But success has forced a problem upon us – it’s no longer just a Saturday gig. With the need to work more regularly now an issue, Bob has volunteered to step aside to allow us to find a guitarist who can take on a heavier workload.

I want to put on record here our immense gratitude to Bob, because he has stuck heart and soul into it despite having learn songs in hotel rooms up and down the country and make journeys back from working in Edinburgh, Cornwall and Newcastle to get to gigs on a Friday night.  Also, he’s been an absolute gentleman in pledging to keep us going while his successor is found.

So now the quest to find a new guitarist begins

Are you the guitarist we are looking for? We don’t care about your age or experience- I’m 43, but both the bass player and Drummer are in their early 20’s.

What’s really important to us is that :

  1. You got the chops for the job – it’s a 5 piece with Hammond/Piano. All the lead work is yours. I don’t play any guitar at all, Nigel plays a little bit of acoustic. The bonus here is that you’re going to get a lot of opportunity to play, nobody will be planting their tank on your lawn.
  2. You’re a good rhythm player – you can sit into the groove.
  3. You have some presence on stage. You’re part of the band, and it’s very visual. That’s not a dressing up thing, you won’t be asked to wear a costume and platform heels! It’s just that we want a guitarist who wants to entertain as well as play.
  4. You have the right attitude – This band works very well on a personal level. Everyone has a ego, but it’s all kept in check because we understand that what we have is greater than the sum of it’s parts.
  5. You can learn songs fairly quickly.
  6. You are within reasonable reach of the King’s Lynn area or are prepared to travel, as that is the location for the rest of us!

So as you can see, we aren’t really asking for much! But while I can’t promise you fame or riches, the band is already there and working, and has a lot of potential to do well. We are planning an original EP for early next year, many more gigs and hopefully some festivals and bike rallies for next year.

Most importantly, although we are very professional in our attitude towards what we do – we are also having a lot of fun and the atmosphere in the camp is very good.

So here’s what to do if you want to be part of  this:

Send me an email at: tonyedwardsguitars@gmail.com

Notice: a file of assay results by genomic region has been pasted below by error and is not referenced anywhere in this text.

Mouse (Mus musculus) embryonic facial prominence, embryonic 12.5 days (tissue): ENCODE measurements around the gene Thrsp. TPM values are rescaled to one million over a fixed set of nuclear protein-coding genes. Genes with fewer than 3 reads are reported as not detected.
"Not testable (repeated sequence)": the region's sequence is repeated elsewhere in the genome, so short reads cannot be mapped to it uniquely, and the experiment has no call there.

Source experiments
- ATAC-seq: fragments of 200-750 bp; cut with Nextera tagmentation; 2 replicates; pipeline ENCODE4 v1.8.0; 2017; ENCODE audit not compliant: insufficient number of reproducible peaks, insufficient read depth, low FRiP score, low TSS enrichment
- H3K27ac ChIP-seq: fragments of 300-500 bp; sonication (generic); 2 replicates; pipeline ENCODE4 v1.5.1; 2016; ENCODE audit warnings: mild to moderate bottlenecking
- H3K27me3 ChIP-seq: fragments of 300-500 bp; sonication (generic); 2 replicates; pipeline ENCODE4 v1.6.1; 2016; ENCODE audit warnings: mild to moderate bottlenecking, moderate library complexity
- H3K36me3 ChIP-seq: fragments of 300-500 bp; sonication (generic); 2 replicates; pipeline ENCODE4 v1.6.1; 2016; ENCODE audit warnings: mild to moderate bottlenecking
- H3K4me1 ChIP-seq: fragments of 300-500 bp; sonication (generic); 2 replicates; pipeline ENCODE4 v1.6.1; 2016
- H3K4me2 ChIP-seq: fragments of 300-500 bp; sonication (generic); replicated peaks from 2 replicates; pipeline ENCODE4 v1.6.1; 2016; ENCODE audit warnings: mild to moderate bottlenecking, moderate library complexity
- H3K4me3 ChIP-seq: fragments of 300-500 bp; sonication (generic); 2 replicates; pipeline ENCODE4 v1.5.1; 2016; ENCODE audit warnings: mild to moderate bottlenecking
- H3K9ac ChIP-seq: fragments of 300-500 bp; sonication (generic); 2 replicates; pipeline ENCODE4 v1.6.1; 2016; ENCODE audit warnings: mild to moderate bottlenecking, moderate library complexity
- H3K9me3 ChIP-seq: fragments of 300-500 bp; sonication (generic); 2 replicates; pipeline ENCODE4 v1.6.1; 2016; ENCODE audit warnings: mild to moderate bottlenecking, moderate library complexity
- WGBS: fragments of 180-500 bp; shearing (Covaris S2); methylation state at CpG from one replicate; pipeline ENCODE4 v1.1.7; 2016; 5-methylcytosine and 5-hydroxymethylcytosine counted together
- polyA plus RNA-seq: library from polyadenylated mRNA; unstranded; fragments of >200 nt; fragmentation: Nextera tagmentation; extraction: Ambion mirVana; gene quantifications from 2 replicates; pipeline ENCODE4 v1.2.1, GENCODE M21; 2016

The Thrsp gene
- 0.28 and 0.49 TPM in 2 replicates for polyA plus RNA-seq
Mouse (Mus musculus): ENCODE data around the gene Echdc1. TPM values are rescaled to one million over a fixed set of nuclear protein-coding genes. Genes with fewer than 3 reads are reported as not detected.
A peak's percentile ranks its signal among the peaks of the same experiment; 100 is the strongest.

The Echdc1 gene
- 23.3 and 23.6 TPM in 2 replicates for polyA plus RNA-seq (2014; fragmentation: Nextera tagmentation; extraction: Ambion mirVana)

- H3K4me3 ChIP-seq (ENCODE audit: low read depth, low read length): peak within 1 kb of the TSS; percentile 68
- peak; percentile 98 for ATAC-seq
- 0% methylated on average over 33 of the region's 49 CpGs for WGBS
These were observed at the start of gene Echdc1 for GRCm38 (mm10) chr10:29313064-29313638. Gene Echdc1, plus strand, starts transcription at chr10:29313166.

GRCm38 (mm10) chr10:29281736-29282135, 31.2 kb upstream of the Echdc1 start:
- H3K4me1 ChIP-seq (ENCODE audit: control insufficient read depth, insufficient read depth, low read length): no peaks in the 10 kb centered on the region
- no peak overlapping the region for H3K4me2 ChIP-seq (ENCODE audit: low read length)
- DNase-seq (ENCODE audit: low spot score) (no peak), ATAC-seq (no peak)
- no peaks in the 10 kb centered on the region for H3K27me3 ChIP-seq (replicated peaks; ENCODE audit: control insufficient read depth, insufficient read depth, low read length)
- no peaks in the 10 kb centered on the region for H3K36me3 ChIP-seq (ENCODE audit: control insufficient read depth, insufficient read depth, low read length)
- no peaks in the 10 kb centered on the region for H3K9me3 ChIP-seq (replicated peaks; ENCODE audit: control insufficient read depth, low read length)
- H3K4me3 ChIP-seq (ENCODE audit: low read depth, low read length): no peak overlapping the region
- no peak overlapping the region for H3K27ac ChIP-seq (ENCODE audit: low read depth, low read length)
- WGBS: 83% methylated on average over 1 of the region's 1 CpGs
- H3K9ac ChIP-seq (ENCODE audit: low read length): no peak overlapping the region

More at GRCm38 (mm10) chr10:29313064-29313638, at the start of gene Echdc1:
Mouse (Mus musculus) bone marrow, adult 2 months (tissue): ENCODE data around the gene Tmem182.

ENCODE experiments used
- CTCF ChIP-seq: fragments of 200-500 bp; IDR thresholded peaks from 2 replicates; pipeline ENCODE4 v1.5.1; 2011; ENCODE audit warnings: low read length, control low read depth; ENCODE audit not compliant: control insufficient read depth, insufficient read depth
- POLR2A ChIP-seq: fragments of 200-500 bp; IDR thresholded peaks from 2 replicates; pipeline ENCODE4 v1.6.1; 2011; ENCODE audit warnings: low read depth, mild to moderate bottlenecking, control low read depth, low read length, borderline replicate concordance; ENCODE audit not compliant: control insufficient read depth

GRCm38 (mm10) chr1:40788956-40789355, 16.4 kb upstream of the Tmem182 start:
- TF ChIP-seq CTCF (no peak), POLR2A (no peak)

Or PM me on facebook (though that’s not quite as effective).

If you have any footage on Youtube or elsewhere, or audio online – stick in a link. Don’t worry if the sound quality isn’t too good, we aren’t worried about that, we just want to hear you play. Anything that gives us an idea of what you can do will help.

To give you an idea of what it’s all about – here are three early demos recorded at my small home studio:

The Road to Wijk aan Zee (or whoops, where did I leave my keys….)

A few months ago I got a call from an old friend Paul Handgraaf in the Netherlands. I hadn’t expected it, I thought we’d probably said our final farewells in March when he’d invited me to the Rory Gallagher international Tribute gig as an acoustic soloist – a show I practised for weeks to be able to fulfil and only scraped through with a lot of help from Frank Van Pardo on the harmonica. As many of my friends on here will know I have struggled a little with a left hand injury in the last year – my guitar playing has not quite been what it was (and my acoustic playing hardly stellar to start with!)

But he asked me if I would come and play some electric in 2016 and before I’d really thought about, I’d said yes (which is exactly what I’d done the previous year!)  So when we spoke again a few days later, I put it to Paul that I shouldn’t come alone – we should put the old band, Secret Agent, back together, and bring it back for one final lap of honour. Paul  was excited, Tim and Mark quickly agreed to it, and it was on.

We have had some great fun there, and a few mishaps. The first year we almost didn’t make it to the gig at all – the weather kept our flight on the ground at Norwich for four hours. When we did land in Schipol, the pilot had to come in almost sideways to battle the crosswinds and we almost touched a wing down (and a Lufhansa 737 had already done that rather famously that day).  That weekend ended with a four and quarter hour gig in Jan Van Bodegraven’s pub ‘the Rose’ to celebrate what would have been Rory’s 60th birthday.

And of course the following year I famously left my car keys in the hotel room and Theo Van Baar broke the Dutch land speed record by getting back to the hotel and retrieving them before the flight left for England!